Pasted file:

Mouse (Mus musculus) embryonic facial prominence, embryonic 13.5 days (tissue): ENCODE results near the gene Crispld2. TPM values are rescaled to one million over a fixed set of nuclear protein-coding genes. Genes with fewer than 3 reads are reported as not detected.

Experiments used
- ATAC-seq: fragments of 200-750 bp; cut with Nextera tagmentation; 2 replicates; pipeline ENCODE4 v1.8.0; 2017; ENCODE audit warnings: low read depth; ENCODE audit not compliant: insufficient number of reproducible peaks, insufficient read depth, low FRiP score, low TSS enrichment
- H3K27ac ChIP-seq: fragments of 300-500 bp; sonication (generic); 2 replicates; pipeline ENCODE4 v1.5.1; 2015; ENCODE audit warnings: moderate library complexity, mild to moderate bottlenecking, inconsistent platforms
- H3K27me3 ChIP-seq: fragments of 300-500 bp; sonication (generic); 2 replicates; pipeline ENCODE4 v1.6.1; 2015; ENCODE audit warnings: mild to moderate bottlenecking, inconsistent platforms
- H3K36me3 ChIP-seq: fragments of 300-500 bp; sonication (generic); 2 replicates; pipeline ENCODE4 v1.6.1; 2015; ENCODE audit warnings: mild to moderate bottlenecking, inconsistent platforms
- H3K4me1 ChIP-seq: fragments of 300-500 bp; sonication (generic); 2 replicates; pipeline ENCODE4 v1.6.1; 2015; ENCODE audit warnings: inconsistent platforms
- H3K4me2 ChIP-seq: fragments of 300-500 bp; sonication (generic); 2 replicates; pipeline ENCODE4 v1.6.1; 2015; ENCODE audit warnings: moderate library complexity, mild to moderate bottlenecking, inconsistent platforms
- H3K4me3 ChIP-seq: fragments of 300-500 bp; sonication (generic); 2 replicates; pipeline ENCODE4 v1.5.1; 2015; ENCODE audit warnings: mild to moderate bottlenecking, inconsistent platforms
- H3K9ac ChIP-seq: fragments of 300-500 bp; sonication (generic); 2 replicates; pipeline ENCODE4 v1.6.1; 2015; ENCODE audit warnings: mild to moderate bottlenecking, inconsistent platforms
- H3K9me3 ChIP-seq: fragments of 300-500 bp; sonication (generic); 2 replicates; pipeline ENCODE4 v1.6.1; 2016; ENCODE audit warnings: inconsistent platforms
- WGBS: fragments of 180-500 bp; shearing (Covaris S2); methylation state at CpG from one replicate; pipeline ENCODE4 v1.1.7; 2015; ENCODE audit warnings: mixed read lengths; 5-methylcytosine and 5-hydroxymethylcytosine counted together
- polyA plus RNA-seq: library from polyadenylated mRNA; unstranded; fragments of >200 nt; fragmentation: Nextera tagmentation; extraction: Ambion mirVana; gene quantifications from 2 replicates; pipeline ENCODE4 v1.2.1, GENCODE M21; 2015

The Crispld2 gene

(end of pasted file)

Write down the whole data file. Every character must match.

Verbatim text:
Mouse (Mus musculus) embryonic facial prominence, embryonic 13.5 days (tissue): ENCODE results near the gene Crispld2. TPM values are rescaled to one million over a fixed set of nuclear protein-coding genes. Genes with fewer than 3 reads are reported as not detected.

Experiments used
- ATAC-seq: fragments of 200-750 bp; cut with Nextera tagmentation; 2 replicates; pipeline ENCODE4 v1.8.0; 2017; ENCODE audit warnings: low read depth; ENCODE audit not compliant: insufficient number of reproducible peaks, insufficient read depth, low FRiP score, low TSS enrichment
- H3K27ac ChIP-seq: fragments of 300-500 bp; sonication (generic); 2 replicates; pipeline ENCODE4 v1.5.1; 2015; ENCODE audit warnings: moderate library complexity, mild to moderate bottlenecking, inconsistent platforms
- H3K27me3 ChIP-seq: fragments of 300-500 bp; sonication (generic); 2 replicates; pipeline ENCODE4 v1.6.1; 2015; ENCODE audit warnings: mild to moderate bottlenecking, inconsistent platforms
- H3K36me3 ChIP-seq: fragments of 300-500 bp; sonication (generic); 2 replicates; pipeline ENCODE4 v1.6.1; 2015; ENCODE audit warnings: mild to moderate bottlenecking, inconsistent platforms
- H3K4me1 ChIP-seq: fragments of 300-500 bp; sonication (generic); 2 replicates; pipeline ENCODE4 v1.6.1; 2015; ENCODE audit warnings: inconsistent platforms
- H3K4me2 ChIP-seq: fragments of 300-500 bp; sonication (generic); 2 replicates; pipeline ENCODE4 v1.6.1; 2015; ENCODE audit warnings: moderate library complexity, mild to moderate bottlenecking, inconsistent platforms
- H3K4me3 ChIP-seq: fragments of 300-500 bp; sonication (generic); 2 replicates; pipeline ENCODE4 v1.5.1; 2015; ENCODE audit warnings: mild to moderate bottlenecking, inconsistent platforms
- H3K9ac ChIP-seq: fragments of 300-500 bp; sonication (generic); 2 replicates; pipeline ENCODE4 v1.6.1; 2015; ENCODE audit warnings: mild to moderate bottlenecking, inconsistent platforms
- H3K9me3 ChIP-seq: fragments of 300-500 bp; sonication (generic); 2 replicates; pipeline ENCODE4 v1.6.1; 2016; ENCODE audit warnings: inconsistent platforms
- WGBS: fragments of 180-500 bp; shearing (Covaris S2); methylation state at CpG from one replicate; pipeline ENCODE4 v1.1.7; 2015; ENCODE audit warnings: mixed read lengths; 5-methylcytosine and 5-hydroxymethylcytosine counted together
- polyA plus RNA-seq: library from polyadenylated mRNA; unstranded; fragments of >200 nt; fragmentation: Nextera tagmentation; extraction: Ambion mirVana; gene quantifications from 2 replicates; pipeline ENCODE4 v1.2.1, GENCODE M21; 2015

The Crispld2 gene